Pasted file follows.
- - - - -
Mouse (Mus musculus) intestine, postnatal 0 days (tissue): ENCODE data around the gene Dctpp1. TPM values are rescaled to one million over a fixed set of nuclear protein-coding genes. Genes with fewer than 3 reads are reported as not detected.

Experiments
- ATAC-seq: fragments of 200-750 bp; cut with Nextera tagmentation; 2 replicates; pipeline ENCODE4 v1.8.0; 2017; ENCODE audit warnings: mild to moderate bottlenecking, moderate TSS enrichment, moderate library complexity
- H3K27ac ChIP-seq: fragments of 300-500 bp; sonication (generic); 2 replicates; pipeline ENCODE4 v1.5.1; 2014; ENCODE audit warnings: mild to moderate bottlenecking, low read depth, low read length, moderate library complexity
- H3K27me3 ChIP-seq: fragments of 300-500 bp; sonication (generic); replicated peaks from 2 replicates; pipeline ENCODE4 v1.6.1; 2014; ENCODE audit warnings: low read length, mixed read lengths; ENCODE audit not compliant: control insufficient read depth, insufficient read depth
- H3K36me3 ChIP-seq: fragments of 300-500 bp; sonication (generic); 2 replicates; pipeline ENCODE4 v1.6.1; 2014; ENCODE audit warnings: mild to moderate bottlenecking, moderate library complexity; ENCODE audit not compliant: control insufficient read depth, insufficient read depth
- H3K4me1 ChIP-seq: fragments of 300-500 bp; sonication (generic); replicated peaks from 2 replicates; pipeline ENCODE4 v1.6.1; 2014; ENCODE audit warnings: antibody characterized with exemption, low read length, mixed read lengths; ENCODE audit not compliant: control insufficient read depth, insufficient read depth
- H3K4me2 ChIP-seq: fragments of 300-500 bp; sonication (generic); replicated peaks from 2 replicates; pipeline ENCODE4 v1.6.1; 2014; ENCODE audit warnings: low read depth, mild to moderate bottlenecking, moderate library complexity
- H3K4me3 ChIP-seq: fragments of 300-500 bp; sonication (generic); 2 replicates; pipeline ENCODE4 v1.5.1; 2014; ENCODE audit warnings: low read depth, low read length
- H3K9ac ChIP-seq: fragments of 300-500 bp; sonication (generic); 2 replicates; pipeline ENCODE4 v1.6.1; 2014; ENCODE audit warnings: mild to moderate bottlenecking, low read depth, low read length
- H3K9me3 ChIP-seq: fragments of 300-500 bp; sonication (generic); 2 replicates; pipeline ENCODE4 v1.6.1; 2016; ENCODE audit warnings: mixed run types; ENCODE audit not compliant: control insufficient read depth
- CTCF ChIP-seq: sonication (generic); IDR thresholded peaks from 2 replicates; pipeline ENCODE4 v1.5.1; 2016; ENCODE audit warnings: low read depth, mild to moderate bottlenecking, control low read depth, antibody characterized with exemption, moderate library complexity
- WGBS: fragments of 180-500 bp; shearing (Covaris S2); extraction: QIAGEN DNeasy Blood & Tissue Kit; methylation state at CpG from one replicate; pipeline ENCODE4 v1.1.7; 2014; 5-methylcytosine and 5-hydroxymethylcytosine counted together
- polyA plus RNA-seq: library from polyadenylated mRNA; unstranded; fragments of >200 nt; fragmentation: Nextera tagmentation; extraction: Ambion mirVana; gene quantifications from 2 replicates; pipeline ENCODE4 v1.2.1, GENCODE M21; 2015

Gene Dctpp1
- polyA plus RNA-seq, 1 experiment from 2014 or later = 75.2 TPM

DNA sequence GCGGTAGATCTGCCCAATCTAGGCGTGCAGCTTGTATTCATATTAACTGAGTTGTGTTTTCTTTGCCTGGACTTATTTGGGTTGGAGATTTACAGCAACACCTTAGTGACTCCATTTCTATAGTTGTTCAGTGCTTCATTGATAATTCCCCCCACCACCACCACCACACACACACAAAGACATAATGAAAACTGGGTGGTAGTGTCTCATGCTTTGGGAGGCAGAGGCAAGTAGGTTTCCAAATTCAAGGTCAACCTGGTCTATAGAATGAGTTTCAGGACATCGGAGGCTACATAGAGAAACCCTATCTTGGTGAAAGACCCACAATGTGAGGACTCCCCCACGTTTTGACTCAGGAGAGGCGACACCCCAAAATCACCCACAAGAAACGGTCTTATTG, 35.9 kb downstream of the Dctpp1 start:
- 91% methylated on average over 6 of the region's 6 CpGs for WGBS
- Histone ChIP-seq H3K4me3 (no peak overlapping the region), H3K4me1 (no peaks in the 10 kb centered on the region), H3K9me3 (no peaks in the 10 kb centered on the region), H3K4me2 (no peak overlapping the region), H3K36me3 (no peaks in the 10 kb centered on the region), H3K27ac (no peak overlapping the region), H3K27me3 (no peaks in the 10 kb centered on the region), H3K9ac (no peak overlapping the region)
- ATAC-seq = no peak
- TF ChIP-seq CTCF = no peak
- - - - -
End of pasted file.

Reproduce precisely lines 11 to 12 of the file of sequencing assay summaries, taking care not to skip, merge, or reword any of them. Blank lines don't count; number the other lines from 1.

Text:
- H3K9me3 ChIP-seq: fragments of 300-500 bp; sonication (generic); 2 replicates; pipeline ENCODE4 v1.6.1; 2016; ENCODE audit warnings: mixed run types; ENCODE audit not compliant: control insufficient read depth
- CTCF ChIP-seq: sonication (generic); IDR thresholded peaks from 2 replicates; pipeline ENCODE4 v1.5.1; 2016; ENCODE audit warnings: low read depth, mild to moderate bottlenecking, control low read depth, antibody characterized with exemption, moderate library complexity